### An Integrated Look at the Meaning of Integers and Rationals

"The mathematics of the elementary and middle school curriculum is not trivial, and the underlying concepts and structures are worthy of serious, sustained study by teachers."

National Research Council. (2001).

Access to the linear presentation of Integer and Rational number construction is provided through a link at the end of this post.

Let's not worry about number systems yet and assume "numbers" can do what we ask of them. We know two numbers can be either added or multiplied. And we know that one number can be different from another. We are talking about a mathematical difference; how can arithmetic turn one number into another, how can it come up with a value for the "difference".

We have two operations to work with: addition and multiplication. For many of us it is not a stretch to see addition of an "additive difference"( call it "AD") making up the difference from b(3) to a(7).

a = b + AD

7 = 3 + 4

The additive difference "turns b into a": it adds a and subtracts b. It could be negative, but leave that aside here.

What about multiplication? Why might we think there could be a "multiplicative difference"(MD)? Unless we know there is, it could only be intuition; something like: if it is possible it is likely. Is it possible? What would it look like? Simply interchange the "+" with "x":

a = b x MD

The multiplicative difference "turns b into a": it divides by b and multiplies by a. It is a "rational number".

a = b x MD.

MD = a/b.

7 = 3 x (7/3)

We have found two "differences" between two numbers; one additive and the other multiplicative. These two exhaust the possibilities; each leads to one of the two number systems beyond Natural Numbers in School arithmetic: additive to Integers and multiplicative to Rationals.

I like to think of an additive difference as a

Try thinking about the meaning of rational numbers in these terms of what they do instead of the usual "ratios" or "proportions" for what they "are". The former is demonstrated, the latter asserted.

We can now turn to the other side of an active approach to arithmetic, the constructive one where an object "is" what goes into its architecture and construction, not the label put on it:

Constructing Number System for School Arithmetic

National Research Council. (2001).

__Adding It Up__: National Academy Press.Access to the linear presentation of Integer and Rational number construction is provided through a link at the end of this post.

## The Difference Concept

I am going to get ahead of myself here to take a crack at meaning and interpretation. At this stage you can take it as conjecture based on the feeling that whatever turns out will make a sense we might have anticipated. Active learning is not just following an argument, it is more like provoking one, even with yourself.Let's not worry about number systems yet and assume "numbers" can do what we ask of them. We know two numbers can be either added or multiplied. And we know that one number can be different from another. We are talking about a mathematical difference; how can arithmetic turn one number into another, how can it come up with a value for the "difference".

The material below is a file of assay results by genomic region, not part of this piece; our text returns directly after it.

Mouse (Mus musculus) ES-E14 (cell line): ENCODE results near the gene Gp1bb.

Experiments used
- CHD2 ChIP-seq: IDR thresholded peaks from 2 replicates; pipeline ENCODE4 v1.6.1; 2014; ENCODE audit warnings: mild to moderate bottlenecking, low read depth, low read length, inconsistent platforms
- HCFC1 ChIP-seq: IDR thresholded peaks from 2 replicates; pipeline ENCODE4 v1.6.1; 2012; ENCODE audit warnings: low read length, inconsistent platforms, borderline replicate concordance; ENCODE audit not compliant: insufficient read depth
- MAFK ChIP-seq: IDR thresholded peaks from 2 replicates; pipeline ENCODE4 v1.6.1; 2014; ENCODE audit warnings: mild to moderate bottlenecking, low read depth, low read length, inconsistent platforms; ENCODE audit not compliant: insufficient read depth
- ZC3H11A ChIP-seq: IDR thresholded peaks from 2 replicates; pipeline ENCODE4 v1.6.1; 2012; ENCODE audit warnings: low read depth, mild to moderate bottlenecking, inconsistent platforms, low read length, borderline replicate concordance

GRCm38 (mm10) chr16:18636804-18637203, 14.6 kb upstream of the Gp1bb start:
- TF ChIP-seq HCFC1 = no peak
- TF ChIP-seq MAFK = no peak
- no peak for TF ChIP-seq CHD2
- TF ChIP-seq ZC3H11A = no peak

We have two operations to work with: addition and multiplication. For many of us it is not a stretch to see addition of an "additive difference"( call it "AD") making up the difference from b(3) to a(7).

**additive difference**:**b→a = a - b**a = b + AD

7 = 3 + 4

The additive difference "turns b into a": it adds a and subtracts b. It could be negative, but leave that aside here.

What about multiplication? Why might we think there could be a "multiplicative difference"(MD)? Unless we know there is, it could only be intuition; something like: if it is possible it is likely. Is it possible? What would it look like? Simply interchange the "+" with "x":

**multiplicative difference?****b→a**a = b x MD

The multiplicative difference "turns b into a": it divides by b and multiplies by a. It is a "rational number".

**multiplicative difference:****b→a = a/b**a = b x MD.

MD = a/b.

7 = 3 x (7/3)

We have found two "differences" between two numbers; one additive and the other multiplicative. These two exhaust the possibilities; each leads to one of the two number systems beyond Natural Numbers in School arithmetic: additive to Integers and multiplicative to Rationals.

I like to think of an additive difference as a

__translator__, and a multiplicative difference as a__transformer__. Integers translate, Rationals transform. You might prefer "augmenter" or "extender" to "translator", and "changer" or "shape-shifter" to "transformer". The name is not the thing; the thing is a relational sense for meaning, not a definitional one.Try thinking about the meaning of rational numbers in these terms of what they do instead of the usual "ratios" or "proportions" for what they "are". The former is demonstrated, the latter asserted.

We can now turn to the other side of an active approach to arithmetic, the constructive one where an object "is" what goes into its architecture and construction, not the label put on it:

Constructing Number System for School Arithmetic

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